Decline in piracy attacks slows down, says IMB

          • London, 24 July 2006

          The number of reported piracy attacks world-wide in the first six months of 2006 remained at 127 compared with the same figure during the corresponding period in 2005, according to the ICC International Maritime Bureau (IMB).

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          In its Piracy and Armed Robbery Against Ships report, the IMB lists a total of 127 attacks on ships. Ships were boarded in 74 instances and 11 ships were hijacked. There were 156 crew taken hostage, 13 crew were kidnapped and six crew killed.

          Commenting on the 2006 piracy figures Capt Pottengal Mukundan, Director of the IMB said “The decline in attacks over the past two years would appear to have slowed down. New high risk areas have emerged. It is vital that the governments in these areas give priority to this crime and resource law enforcements agencies to tackle it. In those areas, such as the Malacca Straits, where the decline continues, we call upon law enforcement agencies to maintain the initiatives which have been successful. If the pressure lets up, the attacks will rise again.”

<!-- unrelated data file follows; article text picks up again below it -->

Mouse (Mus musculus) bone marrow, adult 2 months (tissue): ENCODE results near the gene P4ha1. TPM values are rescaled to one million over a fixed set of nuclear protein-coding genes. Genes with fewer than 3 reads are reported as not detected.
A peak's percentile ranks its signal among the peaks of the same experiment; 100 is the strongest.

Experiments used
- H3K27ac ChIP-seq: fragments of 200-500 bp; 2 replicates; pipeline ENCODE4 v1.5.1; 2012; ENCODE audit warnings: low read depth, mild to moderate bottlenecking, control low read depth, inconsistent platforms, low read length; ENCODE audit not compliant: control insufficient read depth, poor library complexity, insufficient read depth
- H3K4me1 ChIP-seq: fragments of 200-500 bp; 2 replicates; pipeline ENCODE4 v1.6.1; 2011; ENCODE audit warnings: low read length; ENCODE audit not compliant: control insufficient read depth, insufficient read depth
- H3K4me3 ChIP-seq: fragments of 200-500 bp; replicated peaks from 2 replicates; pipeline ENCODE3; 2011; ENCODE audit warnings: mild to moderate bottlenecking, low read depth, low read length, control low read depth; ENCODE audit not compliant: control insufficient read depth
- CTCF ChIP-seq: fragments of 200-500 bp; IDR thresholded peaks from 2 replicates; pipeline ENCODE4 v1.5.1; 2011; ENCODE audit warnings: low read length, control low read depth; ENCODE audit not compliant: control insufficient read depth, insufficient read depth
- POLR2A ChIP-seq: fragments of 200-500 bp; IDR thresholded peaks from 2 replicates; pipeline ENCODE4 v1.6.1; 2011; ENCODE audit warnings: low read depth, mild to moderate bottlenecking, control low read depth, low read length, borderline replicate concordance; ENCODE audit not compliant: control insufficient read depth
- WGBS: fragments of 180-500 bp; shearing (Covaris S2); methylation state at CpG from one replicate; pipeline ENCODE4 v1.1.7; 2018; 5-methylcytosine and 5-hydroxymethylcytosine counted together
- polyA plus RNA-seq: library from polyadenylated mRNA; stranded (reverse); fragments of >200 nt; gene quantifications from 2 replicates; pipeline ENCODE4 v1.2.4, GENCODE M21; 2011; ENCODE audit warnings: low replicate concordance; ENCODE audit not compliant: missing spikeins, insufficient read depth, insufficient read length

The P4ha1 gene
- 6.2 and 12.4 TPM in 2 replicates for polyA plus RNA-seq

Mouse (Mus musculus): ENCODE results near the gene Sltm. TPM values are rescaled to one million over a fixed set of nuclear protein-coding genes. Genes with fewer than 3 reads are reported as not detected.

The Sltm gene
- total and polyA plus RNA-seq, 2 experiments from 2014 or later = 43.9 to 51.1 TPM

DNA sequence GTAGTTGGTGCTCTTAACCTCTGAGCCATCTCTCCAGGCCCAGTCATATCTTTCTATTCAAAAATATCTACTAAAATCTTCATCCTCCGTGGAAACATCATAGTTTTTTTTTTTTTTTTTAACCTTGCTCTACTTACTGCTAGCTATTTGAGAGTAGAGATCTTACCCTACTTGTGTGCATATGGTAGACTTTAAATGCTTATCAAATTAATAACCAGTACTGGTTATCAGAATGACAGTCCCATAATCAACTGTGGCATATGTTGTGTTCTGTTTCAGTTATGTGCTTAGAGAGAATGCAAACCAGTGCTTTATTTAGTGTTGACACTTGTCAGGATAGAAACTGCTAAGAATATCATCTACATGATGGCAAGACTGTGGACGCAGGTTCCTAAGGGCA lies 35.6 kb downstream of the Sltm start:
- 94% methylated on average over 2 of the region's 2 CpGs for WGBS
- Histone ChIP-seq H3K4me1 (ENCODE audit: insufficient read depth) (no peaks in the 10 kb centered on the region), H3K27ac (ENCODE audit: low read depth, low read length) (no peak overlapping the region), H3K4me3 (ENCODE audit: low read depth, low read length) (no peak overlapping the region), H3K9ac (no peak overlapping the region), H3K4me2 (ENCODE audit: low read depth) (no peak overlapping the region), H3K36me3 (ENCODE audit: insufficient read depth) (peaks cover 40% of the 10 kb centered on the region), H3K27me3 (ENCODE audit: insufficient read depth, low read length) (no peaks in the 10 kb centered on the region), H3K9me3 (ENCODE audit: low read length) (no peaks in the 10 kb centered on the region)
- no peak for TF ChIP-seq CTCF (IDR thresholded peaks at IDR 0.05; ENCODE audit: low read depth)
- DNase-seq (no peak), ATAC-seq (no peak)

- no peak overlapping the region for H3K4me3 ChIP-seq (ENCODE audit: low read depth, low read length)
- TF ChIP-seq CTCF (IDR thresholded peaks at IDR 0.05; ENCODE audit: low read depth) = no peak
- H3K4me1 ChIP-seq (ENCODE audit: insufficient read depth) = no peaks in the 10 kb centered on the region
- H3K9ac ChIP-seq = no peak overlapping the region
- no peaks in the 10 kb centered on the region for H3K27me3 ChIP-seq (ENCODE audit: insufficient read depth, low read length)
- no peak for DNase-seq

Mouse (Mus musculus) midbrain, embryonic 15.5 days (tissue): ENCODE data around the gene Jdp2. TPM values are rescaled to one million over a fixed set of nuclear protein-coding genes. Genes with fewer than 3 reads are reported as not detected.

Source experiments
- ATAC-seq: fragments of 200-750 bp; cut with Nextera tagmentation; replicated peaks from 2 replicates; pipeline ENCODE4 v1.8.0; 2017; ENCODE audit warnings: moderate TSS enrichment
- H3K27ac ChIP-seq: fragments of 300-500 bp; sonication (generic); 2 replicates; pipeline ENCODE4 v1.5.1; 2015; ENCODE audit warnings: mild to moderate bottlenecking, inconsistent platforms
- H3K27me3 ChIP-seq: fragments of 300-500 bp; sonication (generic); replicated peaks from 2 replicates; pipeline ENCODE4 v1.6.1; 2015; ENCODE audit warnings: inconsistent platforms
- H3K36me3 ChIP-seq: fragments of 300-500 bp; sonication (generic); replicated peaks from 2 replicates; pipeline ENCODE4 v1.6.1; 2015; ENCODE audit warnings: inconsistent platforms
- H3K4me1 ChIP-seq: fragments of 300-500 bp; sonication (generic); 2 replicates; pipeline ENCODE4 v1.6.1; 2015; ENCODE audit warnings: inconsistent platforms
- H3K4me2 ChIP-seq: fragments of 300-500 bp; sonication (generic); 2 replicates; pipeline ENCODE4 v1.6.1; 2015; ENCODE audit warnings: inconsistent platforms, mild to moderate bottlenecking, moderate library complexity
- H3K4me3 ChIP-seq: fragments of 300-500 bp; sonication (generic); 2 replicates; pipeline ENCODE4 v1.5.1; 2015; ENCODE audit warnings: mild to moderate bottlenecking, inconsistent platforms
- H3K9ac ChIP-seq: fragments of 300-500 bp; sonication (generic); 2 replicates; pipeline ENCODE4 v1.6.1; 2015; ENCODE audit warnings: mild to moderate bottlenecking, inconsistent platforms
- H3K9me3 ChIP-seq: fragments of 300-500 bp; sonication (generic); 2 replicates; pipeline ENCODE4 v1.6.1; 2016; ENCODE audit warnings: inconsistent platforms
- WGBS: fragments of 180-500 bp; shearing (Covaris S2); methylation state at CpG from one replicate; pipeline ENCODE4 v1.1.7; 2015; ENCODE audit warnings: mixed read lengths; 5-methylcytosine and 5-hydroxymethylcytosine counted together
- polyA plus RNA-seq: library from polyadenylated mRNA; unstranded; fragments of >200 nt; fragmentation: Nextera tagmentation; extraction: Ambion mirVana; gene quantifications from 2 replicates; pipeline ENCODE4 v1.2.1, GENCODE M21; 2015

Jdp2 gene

Although the number of attacks overall remain the same, in some key hot spots the situation has deteriorated. Eight attacks have been reported off the eastern coast of Somalia where pirates armed with guns and grenades have attacked ships and fired upon them. The eastern and north-eastern coasts of Somalia continue to be high-risk areas for hijackings. IMB warns that ships not making scheduled calls to ports in these areas should stay at least 200 miles or as far away as practical from the eastern coast of Somalia.

          Indonesia recorded 33 incidents, the highest number this half year followed by Bangladesh with 22 attacks. Violence and intimidation of crew continues to be a hallmark of these attacks, with many of the pirates armed with guns and knives. Malacca Straits has shown an improvement with three attacks as compared to eight for the same period in 2005. However, since the end of June 2006, three further incidents within a two day period have been reported in the Malacca Straits.

          The Report identifies ports and anchorages, more prone to attacks. Chittagong at 22 attacks was the highest recorded.

          The IMB Piracy Reporting Centre (PRC) is the only centre of its kind in the world, to which Ship’s Masters can report pirate attacks at any time, wherever they are in the world. The IMB urges shipmasters to report all attacks to the PRC so that more effective action can taken to bring the attacks down.

          IMB is a division of the International Chamber of Commerce specifically dedicated to fighting all types of maritime crime and malpractice.

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